Domestic Violence Disclosure Scheme

Back of woman's head
Keeping Safe
Domestic Violence Disclosure Scheme
In danger? In an emergency always call 999

The Domestic Violence Disclosure Scheme - known as Clare's Law - is intended to provide information that could protect someone from being a victim of attack.

The initiative is named after 36-year-old Clare Wood who was murdered by her ex-boyfriend, George Appleton, in 2009.  Unbeknown to her, he had a history of violence to women.  He later became known as the ‘Facebook Killer’ as he prowled the social network site in search of partners.

Clare had told her father George had a criminal record, though only for motoring offences. In fact he had been jailed for three years in 2002 for harassing another woman and for six months the previous year after breaching a restraining order on another ex-girlfriend. Clare’s father is convinced she would still be alive had she known the full extent of George’s previous behaviour.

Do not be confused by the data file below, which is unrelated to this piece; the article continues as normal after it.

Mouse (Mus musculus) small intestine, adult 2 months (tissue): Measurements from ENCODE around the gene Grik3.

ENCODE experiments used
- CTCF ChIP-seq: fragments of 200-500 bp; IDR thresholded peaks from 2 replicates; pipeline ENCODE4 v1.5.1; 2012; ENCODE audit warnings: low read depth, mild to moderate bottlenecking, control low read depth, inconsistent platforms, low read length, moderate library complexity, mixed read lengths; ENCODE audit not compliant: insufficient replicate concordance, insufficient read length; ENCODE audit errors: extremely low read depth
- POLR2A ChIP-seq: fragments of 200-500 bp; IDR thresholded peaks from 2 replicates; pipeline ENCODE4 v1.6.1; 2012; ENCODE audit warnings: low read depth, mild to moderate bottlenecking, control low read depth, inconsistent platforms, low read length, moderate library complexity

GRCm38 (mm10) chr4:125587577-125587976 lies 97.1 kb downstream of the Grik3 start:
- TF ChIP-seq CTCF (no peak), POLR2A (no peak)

Right to Ask: For the public

Clare’s Law will give some help to those people who think they have a partner who may be acting in a certain way which suggests that they are somebody who is violent. It enables that individual to then go to the police and they’ve got the right to ask for information about that partner. In some circumstances, it has now been extended to apply to ex-partners as well. This enables somebody to know whether their partner has a record of violence, and to be able to take a decision as to whether to stay with them or not. If they have already separated from their partner, it may also help with decisions to safeguard themselves and their family.

Absolutely anyone can apply for a disclosure using Clare’s Law – so if someone is worried about their own relationship, or someone else’s, they can make a request for information to find out if there is a risk of abuse.

How to contact Essex Police about domestic abuse:

  • 999 – if there is immediate risk to life
  • Police stations – come into any police station in Essex and you will be able to talk to someone
  • 101 – the non-emergency phone number. Call this to ask for advice and begin the application for a disclosure
  • Officers or PCSOs on the street – each knows what advice to give you and how to start the application process for disclosure